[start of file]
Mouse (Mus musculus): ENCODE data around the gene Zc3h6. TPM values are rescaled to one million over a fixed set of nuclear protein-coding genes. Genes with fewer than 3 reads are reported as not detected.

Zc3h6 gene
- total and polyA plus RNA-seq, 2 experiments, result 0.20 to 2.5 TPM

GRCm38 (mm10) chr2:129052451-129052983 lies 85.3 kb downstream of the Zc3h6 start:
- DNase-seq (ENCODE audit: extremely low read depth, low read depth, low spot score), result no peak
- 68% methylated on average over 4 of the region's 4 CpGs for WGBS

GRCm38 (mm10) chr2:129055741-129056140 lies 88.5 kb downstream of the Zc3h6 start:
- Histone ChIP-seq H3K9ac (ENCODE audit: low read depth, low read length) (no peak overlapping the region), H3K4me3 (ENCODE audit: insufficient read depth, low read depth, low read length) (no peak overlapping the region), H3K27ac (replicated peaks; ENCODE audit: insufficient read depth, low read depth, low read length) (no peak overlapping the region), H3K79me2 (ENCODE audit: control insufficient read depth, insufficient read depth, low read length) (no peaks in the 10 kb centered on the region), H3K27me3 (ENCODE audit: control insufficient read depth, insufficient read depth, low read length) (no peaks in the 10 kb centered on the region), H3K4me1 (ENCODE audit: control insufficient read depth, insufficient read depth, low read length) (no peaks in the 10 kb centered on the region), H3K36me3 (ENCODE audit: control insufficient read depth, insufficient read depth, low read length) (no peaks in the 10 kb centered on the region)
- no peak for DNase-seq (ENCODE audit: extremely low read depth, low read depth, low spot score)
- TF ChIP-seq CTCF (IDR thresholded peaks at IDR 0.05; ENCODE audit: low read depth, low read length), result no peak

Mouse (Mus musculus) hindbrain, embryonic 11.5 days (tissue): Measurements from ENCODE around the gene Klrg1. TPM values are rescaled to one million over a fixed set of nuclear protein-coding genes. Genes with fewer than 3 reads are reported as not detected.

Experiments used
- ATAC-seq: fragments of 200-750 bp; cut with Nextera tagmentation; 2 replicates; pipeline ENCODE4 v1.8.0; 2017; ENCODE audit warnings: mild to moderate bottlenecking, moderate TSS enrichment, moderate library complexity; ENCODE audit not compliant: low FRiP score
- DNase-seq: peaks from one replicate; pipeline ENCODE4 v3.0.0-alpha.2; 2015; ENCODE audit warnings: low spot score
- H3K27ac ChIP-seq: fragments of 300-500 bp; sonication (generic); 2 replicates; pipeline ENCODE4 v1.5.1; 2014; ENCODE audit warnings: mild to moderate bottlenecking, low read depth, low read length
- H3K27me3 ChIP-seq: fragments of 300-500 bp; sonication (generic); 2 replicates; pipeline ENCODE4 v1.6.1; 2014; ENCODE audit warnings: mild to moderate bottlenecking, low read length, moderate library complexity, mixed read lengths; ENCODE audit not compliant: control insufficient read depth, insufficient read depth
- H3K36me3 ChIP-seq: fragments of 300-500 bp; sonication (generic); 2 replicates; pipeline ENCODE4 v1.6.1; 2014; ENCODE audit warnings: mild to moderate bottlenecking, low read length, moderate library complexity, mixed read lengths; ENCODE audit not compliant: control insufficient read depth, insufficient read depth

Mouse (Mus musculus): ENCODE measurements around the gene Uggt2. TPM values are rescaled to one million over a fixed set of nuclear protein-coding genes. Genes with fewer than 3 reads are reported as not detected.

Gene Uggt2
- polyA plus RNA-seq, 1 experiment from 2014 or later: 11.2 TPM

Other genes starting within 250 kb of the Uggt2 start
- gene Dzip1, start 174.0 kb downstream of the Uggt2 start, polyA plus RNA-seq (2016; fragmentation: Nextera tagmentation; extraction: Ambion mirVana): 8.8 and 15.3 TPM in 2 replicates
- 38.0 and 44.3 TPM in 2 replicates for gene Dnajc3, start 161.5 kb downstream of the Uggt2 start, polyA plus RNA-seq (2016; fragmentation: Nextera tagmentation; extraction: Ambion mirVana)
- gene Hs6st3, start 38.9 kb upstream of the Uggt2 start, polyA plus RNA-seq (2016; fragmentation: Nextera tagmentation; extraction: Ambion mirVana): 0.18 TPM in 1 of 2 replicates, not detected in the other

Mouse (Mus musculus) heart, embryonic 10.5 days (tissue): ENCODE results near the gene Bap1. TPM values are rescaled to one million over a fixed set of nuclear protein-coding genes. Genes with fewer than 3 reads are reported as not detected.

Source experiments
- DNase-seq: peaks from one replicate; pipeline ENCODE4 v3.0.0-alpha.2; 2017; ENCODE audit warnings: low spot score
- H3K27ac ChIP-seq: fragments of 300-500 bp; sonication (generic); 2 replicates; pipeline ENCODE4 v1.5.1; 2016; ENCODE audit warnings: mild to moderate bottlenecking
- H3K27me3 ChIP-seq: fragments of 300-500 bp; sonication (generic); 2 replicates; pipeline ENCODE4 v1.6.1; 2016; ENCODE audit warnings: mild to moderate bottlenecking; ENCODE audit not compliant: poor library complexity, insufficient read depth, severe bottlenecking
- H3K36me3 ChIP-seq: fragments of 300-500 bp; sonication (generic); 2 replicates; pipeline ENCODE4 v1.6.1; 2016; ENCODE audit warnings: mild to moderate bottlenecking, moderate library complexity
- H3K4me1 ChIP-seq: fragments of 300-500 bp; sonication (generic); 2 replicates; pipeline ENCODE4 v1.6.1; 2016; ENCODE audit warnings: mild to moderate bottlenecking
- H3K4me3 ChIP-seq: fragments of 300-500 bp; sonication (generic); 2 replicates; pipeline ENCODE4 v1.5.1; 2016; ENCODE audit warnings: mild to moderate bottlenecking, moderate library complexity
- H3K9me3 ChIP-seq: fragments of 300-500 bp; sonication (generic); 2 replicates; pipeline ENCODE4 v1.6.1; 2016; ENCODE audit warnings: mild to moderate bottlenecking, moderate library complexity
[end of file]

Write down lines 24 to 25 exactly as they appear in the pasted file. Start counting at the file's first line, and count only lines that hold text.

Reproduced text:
- gene Hs6st3, start 38.9 kb upstream of the Uggt2 start, polyA plus RNA-seq (2016; fragmentation: Nextera tagmentation; extraction: Ambion mirVana): 0.18 TPM in 1 of 2 replicates, not detected in the other

Mouse (Mus musculus) heart, embryonic 10.5 days (tissue): ENCODE results near the gene Bap1. TPM values are rescaled to one million over a fixed set of nuclear protein-coding genes. Genes with fewer than 3 reads are reported as not detected.